New Friends Intro Meme

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Who are you?
- Jewish, American, veteran, Portlander by choice, age 53. Social liberal / libertarian, fiscal conservative / libertarian, pro-Zionist, anti-jihad, queer-friendly. Registered Republican. Co-parent to two wonderful kids, TNG and Bunny.

For those of you who have not run screaming from the room shrieking "Eeeeeek! A Republican!" - thank you for not doing that.

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Friday afternoon: One-day weekend, and new books.

I am fortunately now in a work situation where I'm not expected to work on Shabbat but can still pick up a few extra bucks by working overtime on Sunday. So I'll be heading back out Sunday morning, office key and badge in pocket, to put in a few hours.

Delivered this afternoon: 'The Iran Wars' by Jay Solomon, and 'Flex' by theferrett. One of the pleasures of LJ is that it attracts a literate crowd of both readers and writers.

Shabbat shalom and have a great weekend.

Friday morning: The value of boredom.

Soon to leave the house and head to my job where I will be tolerably bored for eight hours. That's really not a bad thing. My life has been pretty chaotic lately (you know, the past few decades or so) and I'm finding the routine comforting.

They say boredom has a positive side, too, in that it lets your mind get ready for new ideas. I think there's something to that.

Donna Wold

Born Donna Johnson, she went to school in Minneapolis. Two men proposed to her; Sparky would make her famous, but it was her fellow redhead Allan she married.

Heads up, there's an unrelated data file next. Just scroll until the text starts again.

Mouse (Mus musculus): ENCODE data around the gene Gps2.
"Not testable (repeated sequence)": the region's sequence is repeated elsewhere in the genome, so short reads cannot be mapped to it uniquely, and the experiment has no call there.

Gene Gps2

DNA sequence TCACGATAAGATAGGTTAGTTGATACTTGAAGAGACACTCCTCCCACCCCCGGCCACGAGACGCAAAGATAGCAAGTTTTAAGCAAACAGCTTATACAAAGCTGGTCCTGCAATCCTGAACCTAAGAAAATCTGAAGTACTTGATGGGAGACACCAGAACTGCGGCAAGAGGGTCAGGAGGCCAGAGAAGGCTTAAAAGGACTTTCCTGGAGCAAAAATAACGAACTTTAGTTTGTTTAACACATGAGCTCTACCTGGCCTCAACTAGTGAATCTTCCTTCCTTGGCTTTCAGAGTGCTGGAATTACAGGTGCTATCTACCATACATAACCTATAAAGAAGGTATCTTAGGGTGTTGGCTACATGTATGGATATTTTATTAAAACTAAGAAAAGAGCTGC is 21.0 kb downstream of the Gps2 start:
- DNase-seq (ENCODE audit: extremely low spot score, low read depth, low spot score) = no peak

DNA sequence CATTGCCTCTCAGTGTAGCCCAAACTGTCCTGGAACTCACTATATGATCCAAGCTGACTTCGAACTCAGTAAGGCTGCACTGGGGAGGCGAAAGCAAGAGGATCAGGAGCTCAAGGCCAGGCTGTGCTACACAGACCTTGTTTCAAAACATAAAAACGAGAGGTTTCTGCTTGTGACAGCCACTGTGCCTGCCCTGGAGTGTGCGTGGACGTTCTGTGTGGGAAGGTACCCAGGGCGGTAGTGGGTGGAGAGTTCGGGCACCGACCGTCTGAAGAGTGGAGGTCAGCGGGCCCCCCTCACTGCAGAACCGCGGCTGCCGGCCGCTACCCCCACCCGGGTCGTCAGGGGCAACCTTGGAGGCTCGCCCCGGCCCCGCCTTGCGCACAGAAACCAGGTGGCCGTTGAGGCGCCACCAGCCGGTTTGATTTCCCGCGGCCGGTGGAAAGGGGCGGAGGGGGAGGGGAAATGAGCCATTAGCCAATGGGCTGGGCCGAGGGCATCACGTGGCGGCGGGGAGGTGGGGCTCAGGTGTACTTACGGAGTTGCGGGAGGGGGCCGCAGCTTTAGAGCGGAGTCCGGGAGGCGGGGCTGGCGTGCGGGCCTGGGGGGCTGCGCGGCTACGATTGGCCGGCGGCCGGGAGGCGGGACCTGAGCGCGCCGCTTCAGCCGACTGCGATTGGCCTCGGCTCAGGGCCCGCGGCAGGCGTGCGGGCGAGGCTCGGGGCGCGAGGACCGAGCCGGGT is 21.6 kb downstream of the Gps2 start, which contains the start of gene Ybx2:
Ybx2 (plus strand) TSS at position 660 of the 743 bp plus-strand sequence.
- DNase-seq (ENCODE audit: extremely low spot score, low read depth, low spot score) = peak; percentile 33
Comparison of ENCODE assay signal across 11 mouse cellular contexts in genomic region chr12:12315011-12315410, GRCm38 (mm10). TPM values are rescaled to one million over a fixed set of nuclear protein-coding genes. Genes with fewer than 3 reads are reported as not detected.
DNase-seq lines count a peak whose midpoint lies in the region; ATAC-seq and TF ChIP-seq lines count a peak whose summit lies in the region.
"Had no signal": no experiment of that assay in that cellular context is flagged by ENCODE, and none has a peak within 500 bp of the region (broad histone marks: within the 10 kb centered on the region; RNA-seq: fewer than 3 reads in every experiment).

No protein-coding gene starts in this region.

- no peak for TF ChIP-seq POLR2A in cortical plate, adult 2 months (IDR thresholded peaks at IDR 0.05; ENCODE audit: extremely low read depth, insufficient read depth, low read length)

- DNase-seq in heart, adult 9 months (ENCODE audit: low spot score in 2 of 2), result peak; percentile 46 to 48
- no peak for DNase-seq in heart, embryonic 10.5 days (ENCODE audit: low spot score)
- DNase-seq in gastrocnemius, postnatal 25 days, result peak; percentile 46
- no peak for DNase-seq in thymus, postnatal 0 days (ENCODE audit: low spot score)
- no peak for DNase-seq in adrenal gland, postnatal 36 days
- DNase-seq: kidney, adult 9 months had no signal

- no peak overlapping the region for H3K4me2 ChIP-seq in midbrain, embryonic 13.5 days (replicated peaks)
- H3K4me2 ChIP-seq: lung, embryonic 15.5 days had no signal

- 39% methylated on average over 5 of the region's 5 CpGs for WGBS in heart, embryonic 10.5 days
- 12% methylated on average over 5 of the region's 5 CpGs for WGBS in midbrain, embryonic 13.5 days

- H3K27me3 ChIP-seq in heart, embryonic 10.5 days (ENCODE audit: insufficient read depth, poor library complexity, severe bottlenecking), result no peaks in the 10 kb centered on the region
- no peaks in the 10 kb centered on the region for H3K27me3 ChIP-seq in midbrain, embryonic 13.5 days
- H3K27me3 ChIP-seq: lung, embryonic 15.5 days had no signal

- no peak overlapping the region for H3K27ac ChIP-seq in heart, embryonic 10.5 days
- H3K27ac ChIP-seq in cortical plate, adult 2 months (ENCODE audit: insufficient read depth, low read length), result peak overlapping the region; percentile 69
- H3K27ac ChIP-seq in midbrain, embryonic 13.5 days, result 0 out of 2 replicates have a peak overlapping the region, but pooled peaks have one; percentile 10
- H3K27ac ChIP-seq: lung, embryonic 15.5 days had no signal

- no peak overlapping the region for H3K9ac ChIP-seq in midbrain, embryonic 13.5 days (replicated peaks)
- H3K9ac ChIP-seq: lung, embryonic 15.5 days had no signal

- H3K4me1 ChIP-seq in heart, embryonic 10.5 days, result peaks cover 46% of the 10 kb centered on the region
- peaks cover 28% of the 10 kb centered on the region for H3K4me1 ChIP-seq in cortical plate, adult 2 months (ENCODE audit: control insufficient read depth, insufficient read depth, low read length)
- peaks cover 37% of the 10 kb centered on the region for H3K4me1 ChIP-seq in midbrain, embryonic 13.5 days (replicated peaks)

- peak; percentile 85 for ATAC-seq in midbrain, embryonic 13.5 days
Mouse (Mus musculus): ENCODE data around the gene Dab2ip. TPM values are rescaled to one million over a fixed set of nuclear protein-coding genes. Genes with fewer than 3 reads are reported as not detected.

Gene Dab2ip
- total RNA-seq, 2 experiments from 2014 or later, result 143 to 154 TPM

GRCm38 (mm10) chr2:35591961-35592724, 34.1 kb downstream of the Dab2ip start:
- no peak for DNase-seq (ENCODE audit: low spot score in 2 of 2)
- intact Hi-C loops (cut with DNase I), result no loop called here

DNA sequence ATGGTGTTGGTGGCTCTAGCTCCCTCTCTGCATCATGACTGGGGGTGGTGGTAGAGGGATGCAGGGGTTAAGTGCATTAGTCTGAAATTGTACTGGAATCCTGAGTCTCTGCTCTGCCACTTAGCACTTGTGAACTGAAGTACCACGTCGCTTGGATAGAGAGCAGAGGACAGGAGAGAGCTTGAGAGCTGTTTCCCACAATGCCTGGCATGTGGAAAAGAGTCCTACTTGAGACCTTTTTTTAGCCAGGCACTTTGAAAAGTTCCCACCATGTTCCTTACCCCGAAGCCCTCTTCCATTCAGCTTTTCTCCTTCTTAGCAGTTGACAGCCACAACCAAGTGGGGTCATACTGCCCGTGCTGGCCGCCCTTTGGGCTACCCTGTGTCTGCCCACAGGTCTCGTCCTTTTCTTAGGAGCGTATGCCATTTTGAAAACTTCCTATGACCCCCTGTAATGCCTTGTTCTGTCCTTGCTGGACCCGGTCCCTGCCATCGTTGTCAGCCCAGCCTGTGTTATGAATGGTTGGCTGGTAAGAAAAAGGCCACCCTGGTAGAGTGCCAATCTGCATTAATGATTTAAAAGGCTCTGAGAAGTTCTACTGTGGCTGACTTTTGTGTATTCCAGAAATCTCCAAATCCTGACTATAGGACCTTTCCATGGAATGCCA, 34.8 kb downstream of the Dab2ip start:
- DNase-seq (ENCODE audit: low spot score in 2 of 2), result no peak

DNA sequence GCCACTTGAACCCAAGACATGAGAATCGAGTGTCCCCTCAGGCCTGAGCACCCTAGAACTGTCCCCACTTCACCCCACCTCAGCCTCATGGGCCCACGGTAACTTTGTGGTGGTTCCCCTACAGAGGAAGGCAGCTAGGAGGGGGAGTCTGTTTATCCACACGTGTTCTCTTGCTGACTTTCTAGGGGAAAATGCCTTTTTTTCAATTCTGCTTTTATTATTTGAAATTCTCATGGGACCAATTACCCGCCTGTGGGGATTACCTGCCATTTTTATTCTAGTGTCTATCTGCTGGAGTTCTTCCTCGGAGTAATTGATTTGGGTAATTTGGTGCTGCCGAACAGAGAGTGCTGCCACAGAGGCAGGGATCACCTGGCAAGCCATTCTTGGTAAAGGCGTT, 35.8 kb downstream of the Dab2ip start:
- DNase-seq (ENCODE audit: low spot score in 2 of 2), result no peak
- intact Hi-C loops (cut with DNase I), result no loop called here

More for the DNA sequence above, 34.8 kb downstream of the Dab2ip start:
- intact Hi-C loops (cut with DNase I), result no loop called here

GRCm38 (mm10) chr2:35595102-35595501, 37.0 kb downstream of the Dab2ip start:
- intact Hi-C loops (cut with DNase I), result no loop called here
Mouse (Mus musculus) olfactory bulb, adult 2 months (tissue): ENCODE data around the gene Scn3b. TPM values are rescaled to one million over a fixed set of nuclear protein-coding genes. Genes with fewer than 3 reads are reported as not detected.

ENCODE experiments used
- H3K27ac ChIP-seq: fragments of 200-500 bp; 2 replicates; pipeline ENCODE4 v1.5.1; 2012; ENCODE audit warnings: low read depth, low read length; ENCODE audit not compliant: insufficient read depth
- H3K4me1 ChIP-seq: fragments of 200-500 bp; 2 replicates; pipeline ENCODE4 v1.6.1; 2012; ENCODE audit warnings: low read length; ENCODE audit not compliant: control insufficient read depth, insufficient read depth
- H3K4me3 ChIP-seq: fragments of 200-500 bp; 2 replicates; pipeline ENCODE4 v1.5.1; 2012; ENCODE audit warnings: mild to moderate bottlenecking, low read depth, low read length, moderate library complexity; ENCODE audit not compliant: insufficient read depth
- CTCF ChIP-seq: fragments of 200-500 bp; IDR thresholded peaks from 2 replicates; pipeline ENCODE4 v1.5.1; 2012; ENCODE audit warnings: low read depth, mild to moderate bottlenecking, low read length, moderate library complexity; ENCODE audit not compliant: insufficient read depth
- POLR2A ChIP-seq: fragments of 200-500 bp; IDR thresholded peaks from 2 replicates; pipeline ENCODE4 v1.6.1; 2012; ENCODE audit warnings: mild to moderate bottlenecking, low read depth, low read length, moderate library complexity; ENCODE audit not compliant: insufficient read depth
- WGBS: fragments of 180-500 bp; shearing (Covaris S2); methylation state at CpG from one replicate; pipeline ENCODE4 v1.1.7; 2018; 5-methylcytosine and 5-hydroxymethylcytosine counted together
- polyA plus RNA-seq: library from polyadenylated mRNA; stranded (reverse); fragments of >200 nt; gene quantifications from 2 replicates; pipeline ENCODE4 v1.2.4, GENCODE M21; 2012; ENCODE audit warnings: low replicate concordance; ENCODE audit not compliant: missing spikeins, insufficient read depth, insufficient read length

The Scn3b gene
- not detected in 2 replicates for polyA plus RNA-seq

Allan and Donna, both redheads, attended the same middle school, where they hardly talked. After Allan returned from the Navy, he saw Donna singing in the choir at church. He decided he had to meet her.

Determined, Allan dialed hundreds of Johnsons living in the city. He found her, and landed a date.

“It went on from there,” he said. They married in 1950.

Instead of comics, their story is the stuff of fairy tales. ...

Thursday morning: Work and refreshment.

I'm nearing the end of my second week at the new job and it's going well. The work is simple and straightforward: scanning paper files into an electronic database (with the paper files then to be shredded). It's the type of work I've been doing, in one variation or another, for most of the 20+ years of my civilian work life, beginning with high-volume legal photocopying at a law firm in San Francisco in the 90s, using the now largely obsolete direct-to-paper copiers.

(Actually my very first job doing digital document scanning was with the Air Force - in the late 1980s! I worked in telecommunications in the pre-internet - or pre-DARPAnet - era, when messages were sent via a secure teletype system called AUTODIN. Towards the very end of my USAF hitch, around 1987 - '88, we went high-tech and moved from hand-typing messages to scanning them with an optical character reader. The typed message had to be put in a tray to be scanned with a red laser beam, and processed by a disk-drive computer that was literally the size of a refrigerator. Typing the messages required a special font, and all the admin offices on the base had to equip their IBM Selectrics with an OCR typing ball.)

Anyway, it's easy work; monotonous, but it's the kind of monotony I can tolerate fairly well. It keeps my eyes and hands busy but part of my brain is still free to wander and think about some book I've read or whatever. (Tasks like filing and sorting mail are a different matter; that's the kind of work I find grueling and tedious, and I avoid it whenever possible.)

Tonight I'm on for drinks with my friend Prof W.

Tuesday morning linkage